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This Week's Economic Roundup
 

Fed raises interest rate once again; consumer confidence improves.
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Despite slower retail sales and inflation fears that prompted the Federal Reserve to raise interest rates again this week, consumers' expectations are on the rise. Here's a look at this week's economic developments and how they may impact your business.

Consumer Mood Brightens

While still wary of current economic conditions, consumers are expecting better times ahead, the Conference Board said on Tuesday.

The private research group's monthly expectation index for June, based on a survey of some 5,000 households nationwide, edged up to 87.6 from 85.1 last month.

The number of households expecting the economy to improve over the next six months rose to 16.8% in June from 16.5% the previous month, while those feeling things would get worse dropped to 11.8% from 12.9%, the survey showed.

"The slight bounce-back in confidence this month was a result of the moderate improvement in consumers' expectations," Lynn Franco, the group's director of consumer research, said in a statement. Yet despite the up-tick, consumers remained worried about the short-term outlook, Franco said, a sign the "economy is shifting into lower gear heading into the second half of this year."  

The group's present situation index slipped for the second month in a row, falling to 132.7 from 134.1 in May, the report said.

Among the households polled, only 26.8% described current conditions as "good," compared to 28.5% the previous month.

Fed Raises Rates

The brighter mood didn't prevent the Federal Reserve from raising interest rates another quarter point this week to 5.25%, as economists widely expected.

"Recent indicators suggest that economic growth is moderating from its quite strong pace earlier this year," the Board of Governors said in a statement on Thursday.

The move, which the board said was prompted by rising energy prices and a cooling housing market, marked the 17th consecutive hike in the central bank's benchmark rate on overnight loans.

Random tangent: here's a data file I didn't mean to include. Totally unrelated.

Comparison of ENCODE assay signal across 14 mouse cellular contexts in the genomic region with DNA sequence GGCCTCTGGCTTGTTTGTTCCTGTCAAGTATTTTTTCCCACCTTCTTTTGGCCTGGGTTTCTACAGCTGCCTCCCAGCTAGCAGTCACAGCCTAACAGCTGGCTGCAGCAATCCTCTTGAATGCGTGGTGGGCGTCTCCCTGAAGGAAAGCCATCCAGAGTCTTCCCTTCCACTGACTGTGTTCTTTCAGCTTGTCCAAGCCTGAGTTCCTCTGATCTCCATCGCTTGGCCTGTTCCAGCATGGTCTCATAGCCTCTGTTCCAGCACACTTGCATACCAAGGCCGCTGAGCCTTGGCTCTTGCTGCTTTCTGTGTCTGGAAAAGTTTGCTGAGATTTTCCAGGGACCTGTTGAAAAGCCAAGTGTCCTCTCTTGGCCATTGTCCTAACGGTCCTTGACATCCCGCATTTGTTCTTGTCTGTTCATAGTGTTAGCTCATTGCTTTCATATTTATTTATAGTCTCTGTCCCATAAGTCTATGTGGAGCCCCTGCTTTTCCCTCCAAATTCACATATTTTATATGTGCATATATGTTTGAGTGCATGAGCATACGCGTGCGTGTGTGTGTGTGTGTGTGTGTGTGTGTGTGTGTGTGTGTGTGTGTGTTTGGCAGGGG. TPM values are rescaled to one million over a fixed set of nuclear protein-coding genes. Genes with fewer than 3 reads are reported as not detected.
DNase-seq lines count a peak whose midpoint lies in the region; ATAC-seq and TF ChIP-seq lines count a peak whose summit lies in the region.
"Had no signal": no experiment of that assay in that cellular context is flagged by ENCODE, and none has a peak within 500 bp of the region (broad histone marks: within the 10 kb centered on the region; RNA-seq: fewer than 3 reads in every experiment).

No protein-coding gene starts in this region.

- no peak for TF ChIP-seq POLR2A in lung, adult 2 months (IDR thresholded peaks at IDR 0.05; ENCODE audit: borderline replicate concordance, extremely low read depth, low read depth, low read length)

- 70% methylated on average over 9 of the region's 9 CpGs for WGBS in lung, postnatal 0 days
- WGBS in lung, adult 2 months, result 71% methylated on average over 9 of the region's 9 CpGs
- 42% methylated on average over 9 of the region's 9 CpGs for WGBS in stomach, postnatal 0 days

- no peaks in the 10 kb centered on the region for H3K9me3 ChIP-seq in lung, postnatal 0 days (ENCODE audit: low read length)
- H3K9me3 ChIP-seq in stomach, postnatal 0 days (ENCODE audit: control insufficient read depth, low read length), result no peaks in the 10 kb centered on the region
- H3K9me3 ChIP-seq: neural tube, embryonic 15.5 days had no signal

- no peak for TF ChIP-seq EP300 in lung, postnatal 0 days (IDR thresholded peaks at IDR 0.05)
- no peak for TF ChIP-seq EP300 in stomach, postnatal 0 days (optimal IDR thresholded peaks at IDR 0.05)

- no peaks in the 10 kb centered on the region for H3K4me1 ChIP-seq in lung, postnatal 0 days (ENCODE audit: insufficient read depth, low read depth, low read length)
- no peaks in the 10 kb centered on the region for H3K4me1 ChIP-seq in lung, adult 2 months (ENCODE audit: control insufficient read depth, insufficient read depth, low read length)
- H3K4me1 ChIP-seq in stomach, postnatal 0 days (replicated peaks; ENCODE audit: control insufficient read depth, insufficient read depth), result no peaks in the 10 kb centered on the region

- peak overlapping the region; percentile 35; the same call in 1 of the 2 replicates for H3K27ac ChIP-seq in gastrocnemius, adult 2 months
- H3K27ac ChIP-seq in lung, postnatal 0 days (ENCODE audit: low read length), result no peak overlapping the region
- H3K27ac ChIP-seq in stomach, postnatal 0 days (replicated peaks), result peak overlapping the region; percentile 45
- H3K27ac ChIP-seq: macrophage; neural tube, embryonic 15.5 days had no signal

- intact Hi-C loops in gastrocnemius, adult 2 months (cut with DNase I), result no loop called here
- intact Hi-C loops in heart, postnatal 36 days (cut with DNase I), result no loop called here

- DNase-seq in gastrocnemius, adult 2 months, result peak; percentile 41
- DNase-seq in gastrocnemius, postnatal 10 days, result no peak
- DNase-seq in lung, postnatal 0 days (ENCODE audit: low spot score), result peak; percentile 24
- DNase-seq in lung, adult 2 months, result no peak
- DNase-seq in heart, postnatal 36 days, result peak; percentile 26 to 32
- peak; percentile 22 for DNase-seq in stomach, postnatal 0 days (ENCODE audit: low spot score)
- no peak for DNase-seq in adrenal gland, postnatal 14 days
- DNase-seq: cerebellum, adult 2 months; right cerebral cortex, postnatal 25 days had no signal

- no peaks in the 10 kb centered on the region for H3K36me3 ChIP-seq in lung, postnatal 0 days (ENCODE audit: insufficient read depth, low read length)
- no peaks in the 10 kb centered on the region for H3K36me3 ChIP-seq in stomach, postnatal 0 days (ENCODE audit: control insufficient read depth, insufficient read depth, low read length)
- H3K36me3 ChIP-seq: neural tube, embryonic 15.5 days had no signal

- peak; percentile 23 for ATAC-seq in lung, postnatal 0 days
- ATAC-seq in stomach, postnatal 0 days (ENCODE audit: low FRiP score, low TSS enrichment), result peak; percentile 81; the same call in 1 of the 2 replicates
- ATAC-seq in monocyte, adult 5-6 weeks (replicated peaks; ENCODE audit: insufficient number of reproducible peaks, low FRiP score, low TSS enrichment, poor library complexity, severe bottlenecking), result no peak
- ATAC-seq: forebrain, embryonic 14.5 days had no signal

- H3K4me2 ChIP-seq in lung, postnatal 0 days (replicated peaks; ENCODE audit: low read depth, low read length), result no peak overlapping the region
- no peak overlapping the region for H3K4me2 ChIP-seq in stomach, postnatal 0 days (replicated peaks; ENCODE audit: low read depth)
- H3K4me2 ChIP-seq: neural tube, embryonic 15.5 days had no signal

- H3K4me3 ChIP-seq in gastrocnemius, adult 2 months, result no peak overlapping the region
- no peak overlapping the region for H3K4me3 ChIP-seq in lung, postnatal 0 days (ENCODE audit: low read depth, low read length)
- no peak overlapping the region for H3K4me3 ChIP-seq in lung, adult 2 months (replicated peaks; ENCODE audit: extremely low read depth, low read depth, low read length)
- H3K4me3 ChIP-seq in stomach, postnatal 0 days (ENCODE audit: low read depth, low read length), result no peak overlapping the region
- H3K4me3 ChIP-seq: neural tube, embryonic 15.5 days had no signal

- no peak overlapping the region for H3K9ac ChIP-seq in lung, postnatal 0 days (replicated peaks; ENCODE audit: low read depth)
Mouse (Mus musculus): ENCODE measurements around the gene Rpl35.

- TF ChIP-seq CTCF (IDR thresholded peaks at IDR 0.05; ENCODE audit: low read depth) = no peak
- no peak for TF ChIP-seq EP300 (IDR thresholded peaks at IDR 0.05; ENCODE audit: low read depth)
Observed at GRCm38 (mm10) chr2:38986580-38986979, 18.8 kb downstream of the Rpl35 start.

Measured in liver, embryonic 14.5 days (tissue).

The rebound in consumer confidence has also yet to translate into better sales at retailers, the International Council of Shopping Centers and UBS said on Tuesday.

Weekly sales at U.S. chain stores were down 0.4% last week, though up 4.1% compared to the same week last year, the group reported.

Strong consumer spending in the first three months of the year boosted U.S. economic growth by a revised 5.6% -- the quickest pace in three years, the Commerce Department reported on Thursday.

The expansion in gross domestic product -- the total value of the nation's goods and services -- followed an increase of just 1.7% over the previous quarter, the report said.

The upswing in consumer spending, which rose by 5.1%, came despite a 2% gain in core prices, the report said.

New Home Sales Up

Amid a general downturn in the housing market, sales of new homes hit an unexpected  five-month high in May, the Commerce Department reported on Monday.

Sales of new single-family homes rose 4.6% from April to over 1.2 million, though still 5.9% below the same period last year, the report said.

 The median sales price in May was $235,300, while the average price was $294,300, the report said. At those prices, there were still 556,000 new homes on the market at month's end, enough to last for next 5.5 months under the current sales rate, the report said.

Meanwhile, existing home sales continued to fall, dropping 1.2% in May from the previous month and 6.6% below May 2005 -- the third decline in the last five months, the National Association of Realtors reported on Tuesday.

The number of unsold homes on the market rose 5.5% to 3.6 million, enough for a 6.5-month supply, the trade group said.

Despite the higher inventory, the median sale price for existing homes has climbed by 6% over the past 12 months to $230,000, the group said.

"We didn't break the 6-million sales barrier until 2003, so the current level of home sales is still pretty healthy by historic standards," NAR president Thomas Stevens said in a statement.

New Jobless Claims Increase

New claims for jobless benefits rose by 4,000 to 313,000 in the week ending June 24, the Labor Department reported on Thursday.

The largest increase in new claims was in California, New Jersey, Michigan, Maryland, and Wisconsin, the report said.

Last updated: Jun 29, 2006




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